The late Kenny Ireland, who became artistic director in 1993, was a one-man powerhouse of Scottish theatre, determined to build up a strong ensemble of actors associated with The Lyceum, and to put the theatre at the heart of another push to create a national theatre for Scotland. His nine years at The Lyceum – informed by his experience at The Young Lyceum in the 1970s – offered a rich mix of classics and new work, and he succeeded in drawing back to the theatre great Scottish actors like Brian Cox, who appeared in his 1993 production of The Master Builder.

He often seemed at his ebullient best, though, when duffing the old theatre up a bit, flooring over the stalls to create an in-the-round arena for shows like his vivid version of Phaedra, starring Gerda Stevenson. And of course, his intense creative relationship with the great English playwright Howard Barker always inspired Kenny Ireland to new creative heights; his production of Barker’s greatest play Victory, about the aftermath of the English Civil War, was an unforgettable five-star masterpiece, starring a magnificent Scottish ensemble.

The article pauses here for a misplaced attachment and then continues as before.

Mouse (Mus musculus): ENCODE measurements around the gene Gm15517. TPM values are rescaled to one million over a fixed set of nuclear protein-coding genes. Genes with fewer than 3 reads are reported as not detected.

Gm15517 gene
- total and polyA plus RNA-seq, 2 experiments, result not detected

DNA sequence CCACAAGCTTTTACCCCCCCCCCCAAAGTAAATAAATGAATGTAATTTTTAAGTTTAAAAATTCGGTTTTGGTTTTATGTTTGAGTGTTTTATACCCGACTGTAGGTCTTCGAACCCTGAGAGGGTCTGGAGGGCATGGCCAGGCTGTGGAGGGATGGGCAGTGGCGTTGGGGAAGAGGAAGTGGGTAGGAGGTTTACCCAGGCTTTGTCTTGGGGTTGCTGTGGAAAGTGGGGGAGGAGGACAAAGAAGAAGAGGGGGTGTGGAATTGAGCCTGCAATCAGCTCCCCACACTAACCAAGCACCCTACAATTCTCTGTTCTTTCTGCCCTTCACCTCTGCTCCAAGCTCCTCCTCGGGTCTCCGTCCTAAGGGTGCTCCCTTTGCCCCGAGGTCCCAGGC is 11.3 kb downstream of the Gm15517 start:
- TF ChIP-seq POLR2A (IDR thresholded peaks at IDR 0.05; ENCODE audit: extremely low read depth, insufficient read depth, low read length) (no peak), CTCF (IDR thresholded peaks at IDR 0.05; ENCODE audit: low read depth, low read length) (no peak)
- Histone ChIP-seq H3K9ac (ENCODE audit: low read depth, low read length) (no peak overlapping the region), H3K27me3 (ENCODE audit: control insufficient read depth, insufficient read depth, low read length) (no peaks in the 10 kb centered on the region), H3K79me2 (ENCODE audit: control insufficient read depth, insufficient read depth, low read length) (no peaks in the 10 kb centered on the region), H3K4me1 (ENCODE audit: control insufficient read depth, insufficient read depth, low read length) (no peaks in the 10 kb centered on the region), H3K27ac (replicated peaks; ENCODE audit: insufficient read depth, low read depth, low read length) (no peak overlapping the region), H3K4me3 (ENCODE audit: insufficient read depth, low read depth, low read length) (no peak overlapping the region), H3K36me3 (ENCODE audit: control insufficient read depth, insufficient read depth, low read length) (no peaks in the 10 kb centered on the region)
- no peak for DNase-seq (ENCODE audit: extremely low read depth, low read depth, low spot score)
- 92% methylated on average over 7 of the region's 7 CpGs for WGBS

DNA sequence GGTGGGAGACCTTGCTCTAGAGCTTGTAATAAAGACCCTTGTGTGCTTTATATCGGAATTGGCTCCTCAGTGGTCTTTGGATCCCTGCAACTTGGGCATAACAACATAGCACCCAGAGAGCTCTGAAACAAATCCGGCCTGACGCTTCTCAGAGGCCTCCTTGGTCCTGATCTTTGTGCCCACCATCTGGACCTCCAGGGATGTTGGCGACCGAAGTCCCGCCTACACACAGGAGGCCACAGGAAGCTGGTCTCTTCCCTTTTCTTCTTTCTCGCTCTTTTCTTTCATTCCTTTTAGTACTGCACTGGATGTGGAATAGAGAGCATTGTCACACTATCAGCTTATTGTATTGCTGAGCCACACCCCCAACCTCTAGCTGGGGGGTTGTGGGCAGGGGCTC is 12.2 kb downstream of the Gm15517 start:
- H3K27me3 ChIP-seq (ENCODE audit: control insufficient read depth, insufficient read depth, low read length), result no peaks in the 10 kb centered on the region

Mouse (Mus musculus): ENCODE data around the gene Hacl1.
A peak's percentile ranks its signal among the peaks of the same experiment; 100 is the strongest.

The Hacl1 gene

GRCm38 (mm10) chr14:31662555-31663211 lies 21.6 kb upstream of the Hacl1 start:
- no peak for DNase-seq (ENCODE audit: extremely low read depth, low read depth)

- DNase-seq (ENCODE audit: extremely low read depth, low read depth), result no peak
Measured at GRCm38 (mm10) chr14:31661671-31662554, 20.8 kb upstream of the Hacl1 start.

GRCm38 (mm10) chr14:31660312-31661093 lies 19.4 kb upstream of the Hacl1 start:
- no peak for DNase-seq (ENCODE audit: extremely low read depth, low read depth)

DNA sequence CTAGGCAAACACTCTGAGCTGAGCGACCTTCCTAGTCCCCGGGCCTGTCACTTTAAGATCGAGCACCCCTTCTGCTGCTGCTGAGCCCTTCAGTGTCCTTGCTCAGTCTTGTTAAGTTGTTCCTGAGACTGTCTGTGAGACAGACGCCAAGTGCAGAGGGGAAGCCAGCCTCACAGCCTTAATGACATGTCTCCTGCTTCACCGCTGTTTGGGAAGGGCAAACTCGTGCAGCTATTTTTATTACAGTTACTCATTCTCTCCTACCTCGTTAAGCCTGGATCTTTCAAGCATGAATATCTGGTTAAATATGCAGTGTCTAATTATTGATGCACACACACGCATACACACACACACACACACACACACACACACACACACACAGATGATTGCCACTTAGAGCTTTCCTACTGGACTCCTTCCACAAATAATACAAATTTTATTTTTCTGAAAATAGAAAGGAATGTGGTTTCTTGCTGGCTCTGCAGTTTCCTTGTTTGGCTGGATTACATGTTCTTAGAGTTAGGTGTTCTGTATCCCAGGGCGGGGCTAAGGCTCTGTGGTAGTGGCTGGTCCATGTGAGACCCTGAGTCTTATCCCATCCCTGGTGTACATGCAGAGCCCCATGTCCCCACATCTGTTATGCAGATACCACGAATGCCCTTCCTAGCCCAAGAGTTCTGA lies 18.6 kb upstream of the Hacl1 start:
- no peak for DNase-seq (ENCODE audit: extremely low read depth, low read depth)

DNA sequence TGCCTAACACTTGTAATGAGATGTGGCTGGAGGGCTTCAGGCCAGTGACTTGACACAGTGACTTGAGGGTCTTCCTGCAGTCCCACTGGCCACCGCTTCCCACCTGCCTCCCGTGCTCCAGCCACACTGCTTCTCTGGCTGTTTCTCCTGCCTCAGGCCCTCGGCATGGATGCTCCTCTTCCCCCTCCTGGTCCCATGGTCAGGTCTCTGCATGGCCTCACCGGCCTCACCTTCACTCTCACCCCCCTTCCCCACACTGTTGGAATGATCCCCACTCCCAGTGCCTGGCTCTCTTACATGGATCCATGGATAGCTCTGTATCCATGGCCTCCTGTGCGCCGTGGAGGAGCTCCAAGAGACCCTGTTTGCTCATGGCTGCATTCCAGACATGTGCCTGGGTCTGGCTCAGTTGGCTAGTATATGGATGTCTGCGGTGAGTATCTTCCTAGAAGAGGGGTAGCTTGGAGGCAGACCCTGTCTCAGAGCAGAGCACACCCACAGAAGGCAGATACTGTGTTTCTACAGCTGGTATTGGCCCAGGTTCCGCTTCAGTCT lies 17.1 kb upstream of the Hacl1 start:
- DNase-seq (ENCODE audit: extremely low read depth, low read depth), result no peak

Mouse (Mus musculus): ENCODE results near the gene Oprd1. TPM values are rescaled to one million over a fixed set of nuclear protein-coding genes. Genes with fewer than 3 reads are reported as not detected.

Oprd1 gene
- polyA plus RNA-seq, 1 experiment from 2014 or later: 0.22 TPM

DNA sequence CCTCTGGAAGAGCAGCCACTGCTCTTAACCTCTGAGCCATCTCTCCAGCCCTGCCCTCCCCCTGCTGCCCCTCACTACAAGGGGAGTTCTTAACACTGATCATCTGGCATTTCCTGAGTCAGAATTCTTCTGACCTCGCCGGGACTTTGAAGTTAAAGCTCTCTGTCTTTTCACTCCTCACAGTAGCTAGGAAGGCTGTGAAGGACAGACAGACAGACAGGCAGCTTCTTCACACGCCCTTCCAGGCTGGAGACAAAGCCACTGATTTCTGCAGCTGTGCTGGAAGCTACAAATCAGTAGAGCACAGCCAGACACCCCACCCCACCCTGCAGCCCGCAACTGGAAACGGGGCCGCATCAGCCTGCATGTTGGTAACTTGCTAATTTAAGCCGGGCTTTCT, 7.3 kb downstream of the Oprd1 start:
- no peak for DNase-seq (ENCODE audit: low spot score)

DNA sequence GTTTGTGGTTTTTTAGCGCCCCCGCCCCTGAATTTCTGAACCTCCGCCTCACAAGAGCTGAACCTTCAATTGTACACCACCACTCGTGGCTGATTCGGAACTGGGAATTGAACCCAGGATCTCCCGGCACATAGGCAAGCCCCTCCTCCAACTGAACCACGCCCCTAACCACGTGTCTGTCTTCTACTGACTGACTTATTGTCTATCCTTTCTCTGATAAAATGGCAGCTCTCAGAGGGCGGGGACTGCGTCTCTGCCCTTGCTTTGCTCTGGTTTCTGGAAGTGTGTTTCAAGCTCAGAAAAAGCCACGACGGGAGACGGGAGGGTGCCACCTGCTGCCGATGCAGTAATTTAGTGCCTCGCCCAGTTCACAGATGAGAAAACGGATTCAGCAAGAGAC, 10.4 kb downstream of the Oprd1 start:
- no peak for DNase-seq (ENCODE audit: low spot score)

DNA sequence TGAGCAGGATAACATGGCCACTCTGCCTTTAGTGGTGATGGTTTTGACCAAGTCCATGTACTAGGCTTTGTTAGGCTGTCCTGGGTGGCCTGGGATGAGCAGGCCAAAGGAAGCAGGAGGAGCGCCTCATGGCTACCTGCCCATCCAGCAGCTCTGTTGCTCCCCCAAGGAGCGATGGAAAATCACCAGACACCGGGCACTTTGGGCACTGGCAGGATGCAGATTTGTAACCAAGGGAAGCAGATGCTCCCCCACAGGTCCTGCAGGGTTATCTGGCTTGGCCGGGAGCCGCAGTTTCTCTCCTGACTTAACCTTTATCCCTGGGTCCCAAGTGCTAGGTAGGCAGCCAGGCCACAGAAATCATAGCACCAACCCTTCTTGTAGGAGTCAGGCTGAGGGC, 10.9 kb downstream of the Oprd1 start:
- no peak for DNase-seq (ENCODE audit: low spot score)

And as for Mark Thomson, who came to The Lyceum from The Brunton at Musselburgh in 2002, and will leave in 2016 after 13 years in the job, it’s perhaps too soon to name definitive highlights of his directorship. Like Kenny Ireland, he pursued a rich mix of classics and new Scottish work; and his programming had a slightly more flexible feel, as he built relationships with guest directors including, most significantly, John Dove, whose beautiful, unassuming productions of American and Irish classics have became huge favourites with The Lyceum audience. It’s unlikely, though that anyone summing up Thomson’s time at the Lyceum will forget his great 2015 production of Brecht’s The Caucasian Chalk Circle, which once again stripped the big Lyceum stage back to the walls, and exploited all the huge current strengths of Scottish theatre in passionate storytelling, brilliant visual theatre, superb original sound and music, and a strong shared political awareness, to create an overwhelmingly powerful and gripping three hours of theatre.